After seeing the new budget shows on television I've decided there are two types of people - those who save money and those who don't. I come from meager circumstances and learned how to budget when I was a child. Since then I've found other ways to cut expenses. I am not ashamed to call myself Mrs. Pinchpenny.
Unlike some people, I don't shop just for the sake of shopping. When I enter a store I am there for something specific: groceries, sheets on sale, or a special promotion. Even when a store is having a sale I often walk out the door without spending a dime. Apparently, I am the exception. Judging by credit card debt, many Americans haven't learned that pennies add up to dollars.
How can you save money and stick to a budget? I have lived through bad times and good. After 49 years of marriage I know how to cut back. Before I reach for my wallet I ask myself, “Do I really need this?" I also ask myself, “Will this purchase stand the test of time?" These money-saving tips come from my life experience, and more important, they work. Before you know it, you will have extra cash to deposit in your savings account.
1. Make meals from scratch whenever possible.
2. Buy the grocery store's own brands.
3. Cook with homemade sauces and rubs.
4. Replace regular light bulbs with flourescents.
5. Save gas by planning your driving route and confining errands to that route.
6. Tune up your car regularly.
7. Keep your car tires inflated to the recommended poundage.
8. X-out carbonated beverages. They are pricey and have no nutritional value.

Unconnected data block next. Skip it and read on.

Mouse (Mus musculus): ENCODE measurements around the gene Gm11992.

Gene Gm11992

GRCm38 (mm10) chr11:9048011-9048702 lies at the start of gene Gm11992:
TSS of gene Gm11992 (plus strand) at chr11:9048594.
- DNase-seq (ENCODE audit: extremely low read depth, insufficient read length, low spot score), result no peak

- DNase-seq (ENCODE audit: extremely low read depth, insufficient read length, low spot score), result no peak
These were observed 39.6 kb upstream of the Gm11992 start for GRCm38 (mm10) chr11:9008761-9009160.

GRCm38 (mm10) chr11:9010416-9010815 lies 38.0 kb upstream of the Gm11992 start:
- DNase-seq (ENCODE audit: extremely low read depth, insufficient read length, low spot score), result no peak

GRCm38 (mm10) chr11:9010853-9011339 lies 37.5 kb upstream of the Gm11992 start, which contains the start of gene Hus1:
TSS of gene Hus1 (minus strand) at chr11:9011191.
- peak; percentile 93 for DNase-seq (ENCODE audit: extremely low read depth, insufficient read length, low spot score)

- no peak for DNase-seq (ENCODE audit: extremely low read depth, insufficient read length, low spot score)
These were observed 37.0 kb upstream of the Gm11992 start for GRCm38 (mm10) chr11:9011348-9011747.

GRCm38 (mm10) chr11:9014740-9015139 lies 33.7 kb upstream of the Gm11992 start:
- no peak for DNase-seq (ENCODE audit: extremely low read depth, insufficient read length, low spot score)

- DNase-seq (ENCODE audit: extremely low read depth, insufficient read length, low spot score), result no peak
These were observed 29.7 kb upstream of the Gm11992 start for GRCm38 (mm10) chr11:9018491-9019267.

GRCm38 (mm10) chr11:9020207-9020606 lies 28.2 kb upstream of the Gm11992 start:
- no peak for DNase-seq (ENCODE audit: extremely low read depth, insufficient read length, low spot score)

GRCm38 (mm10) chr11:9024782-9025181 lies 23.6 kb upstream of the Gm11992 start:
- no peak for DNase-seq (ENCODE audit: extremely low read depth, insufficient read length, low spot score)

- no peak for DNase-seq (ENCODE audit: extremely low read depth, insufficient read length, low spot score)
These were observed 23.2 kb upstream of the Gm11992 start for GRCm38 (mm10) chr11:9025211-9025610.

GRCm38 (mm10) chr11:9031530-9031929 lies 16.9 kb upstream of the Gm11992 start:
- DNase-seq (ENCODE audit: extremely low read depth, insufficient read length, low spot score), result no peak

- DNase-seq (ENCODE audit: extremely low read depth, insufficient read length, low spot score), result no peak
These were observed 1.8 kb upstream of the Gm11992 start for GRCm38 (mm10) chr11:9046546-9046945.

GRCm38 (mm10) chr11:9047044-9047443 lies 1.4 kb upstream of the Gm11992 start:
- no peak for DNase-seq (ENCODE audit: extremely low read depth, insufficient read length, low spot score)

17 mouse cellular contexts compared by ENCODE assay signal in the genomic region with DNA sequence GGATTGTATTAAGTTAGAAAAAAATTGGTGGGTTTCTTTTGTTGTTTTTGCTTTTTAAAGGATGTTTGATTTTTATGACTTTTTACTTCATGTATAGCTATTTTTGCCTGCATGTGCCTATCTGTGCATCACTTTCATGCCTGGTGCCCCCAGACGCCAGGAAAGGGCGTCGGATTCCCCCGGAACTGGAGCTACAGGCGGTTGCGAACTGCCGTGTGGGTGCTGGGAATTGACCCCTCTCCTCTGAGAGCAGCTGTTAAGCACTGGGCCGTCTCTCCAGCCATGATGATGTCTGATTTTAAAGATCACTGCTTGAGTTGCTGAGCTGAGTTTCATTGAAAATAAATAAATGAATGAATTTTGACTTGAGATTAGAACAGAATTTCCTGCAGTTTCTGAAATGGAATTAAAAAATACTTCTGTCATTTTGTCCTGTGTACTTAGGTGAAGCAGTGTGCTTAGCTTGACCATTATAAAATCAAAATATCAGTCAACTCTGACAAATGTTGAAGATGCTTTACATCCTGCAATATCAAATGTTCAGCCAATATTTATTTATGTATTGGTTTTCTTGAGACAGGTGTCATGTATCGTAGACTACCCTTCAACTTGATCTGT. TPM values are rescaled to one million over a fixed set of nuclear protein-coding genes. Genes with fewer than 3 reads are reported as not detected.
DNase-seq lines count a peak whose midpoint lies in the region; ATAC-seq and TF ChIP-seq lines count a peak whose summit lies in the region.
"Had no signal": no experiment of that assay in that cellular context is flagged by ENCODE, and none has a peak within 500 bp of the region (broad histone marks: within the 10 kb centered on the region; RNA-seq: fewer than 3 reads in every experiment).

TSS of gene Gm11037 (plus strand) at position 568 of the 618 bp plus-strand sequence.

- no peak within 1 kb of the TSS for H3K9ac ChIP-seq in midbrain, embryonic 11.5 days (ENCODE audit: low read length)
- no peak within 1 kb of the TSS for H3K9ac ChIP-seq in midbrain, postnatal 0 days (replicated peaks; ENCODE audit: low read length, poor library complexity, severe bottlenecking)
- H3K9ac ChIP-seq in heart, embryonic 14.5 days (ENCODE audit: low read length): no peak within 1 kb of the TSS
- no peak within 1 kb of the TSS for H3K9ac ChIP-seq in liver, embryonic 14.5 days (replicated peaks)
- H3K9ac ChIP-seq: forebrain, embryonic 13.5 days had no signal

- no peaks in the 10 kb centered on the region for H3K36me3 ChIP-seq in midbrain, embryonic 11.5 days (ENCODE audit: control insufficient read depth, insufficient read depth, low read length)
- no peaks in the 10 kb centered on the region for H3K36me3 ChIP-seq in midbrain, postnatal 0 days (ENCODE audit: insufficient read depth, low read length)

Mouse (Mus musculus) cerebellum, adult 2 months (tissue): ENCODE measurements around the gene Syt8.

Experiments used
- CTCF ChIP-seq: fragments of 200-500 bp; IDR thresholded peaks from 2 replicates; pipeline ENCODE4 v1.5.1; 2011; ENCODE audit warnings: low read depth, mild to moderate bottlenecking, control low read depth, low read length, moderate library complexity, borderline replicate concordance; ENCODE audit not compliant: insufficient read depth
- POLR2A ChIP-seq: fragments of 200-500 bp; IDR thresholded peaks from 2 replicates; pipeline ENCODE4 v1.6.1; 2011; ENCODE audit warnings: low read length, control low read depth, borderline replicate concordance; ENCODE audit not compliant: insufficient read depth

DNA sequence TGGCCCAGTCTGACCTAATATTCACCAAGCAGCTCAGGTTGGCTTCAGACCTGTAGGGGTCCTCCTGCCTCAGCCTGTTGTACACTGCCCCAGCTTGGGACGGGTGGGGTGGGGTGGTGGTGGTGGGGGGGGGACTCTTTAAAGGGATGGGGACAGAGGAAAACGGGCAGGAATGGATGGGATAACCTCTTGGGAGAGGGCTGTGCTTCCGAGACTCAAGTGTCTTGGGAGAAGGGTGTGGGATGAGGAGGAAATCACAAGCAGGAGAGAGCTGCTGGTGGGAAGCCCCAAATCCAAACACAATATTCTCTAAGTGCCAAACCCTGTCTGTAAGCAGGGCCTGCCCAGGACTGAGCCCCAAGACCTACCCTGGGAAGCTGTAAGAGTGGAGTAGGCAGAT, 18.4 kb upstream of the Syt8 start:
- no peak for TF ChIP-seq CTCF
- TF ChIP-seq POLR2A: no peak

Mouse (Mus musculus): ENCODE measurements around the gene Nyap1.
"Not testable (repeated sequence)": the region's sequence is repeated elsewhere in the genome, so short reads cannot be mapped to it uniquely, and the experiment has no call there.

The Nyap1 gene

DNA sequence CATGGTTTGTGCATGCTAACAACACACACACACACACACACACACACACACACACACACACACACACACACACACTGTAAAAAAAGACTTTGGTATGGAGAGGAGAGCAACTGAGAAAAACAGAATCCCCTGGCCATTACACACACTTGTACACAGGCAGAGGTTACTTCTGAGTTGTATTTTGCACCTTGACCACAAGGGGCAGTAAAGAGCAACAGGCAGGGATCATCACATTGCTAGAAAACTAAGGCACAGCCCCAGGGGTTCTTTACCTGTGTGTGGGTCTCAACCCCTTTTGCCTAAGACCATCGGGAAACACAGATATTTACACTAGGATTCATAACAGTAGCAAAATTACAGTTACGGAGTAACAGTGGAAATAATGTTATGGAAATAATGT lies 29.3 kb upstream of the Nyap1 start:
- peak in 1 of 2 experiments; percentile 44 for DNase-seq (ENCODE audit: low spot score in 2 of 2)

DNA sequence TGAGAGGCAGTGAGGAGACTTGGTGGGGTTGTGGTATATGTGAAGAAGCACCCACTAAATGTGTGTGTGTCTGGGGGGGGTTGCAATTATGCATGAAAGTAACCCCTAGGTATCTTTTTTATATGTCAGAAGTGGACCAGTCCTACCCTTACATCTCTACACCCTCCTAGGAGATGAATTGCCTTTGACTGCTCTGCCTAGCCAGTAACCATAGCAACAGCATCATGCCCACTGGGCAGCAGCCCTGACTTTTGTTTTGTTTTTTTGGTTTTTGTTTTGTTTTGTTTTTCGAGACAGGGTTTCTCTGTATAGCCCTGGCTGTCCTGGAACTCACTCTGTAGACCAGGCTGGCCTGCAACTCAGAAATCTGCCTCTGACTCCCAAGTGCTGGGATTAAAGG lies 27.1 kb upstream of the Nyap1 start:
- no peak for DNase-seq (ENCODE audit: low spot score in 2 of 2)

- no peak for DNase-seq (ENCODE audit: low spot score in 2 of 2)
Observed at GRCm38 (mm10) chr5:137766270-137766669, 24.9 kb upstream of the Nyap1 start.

9. Bring your own lunch and snacks to work.
10. Bring your own coffee and tea to work.
11. Replace packaged snack foods, such as popcorn, with homemade.
12. Make eating out a sometime experience, not a regular one.
13. Close drapes, blinds or shades when it is extremely hot or extremely cold.
14. Cover leaking windows with plastic film.
15. Put new weather stripping on doors.
16. Keep your house at 68 degrees in the winter.
17. Block door drafts with rolled towels.
18. Limit magazine subscriptions and rediscover your public library.
19. Check the newspaper for free events and attend them.
20. Try to buy washable clothing only.
21. Wash your clothes, sheets and towels in cold water.
22. Dry clothes on a rack or clothesline.
23. Take advantage of senior citizen discounts.
24. Clip, save and use coupons.
25. Don't go to the mall on weekends.
Harriet Hodgson has been a nonfiction writer for 27 years and is a member of the Association of Health Care Journalists and the Association for Death Education and Counseling. Her 24th book, “Smiling Through Your Tears: Anticipating Grief, " written with Lois Krahn, MD, is available from http://www.amazon.com A five-star review of the book is posted on Amazon. You will find another review on the American Hospice Foundation website under the “School Corner" heading.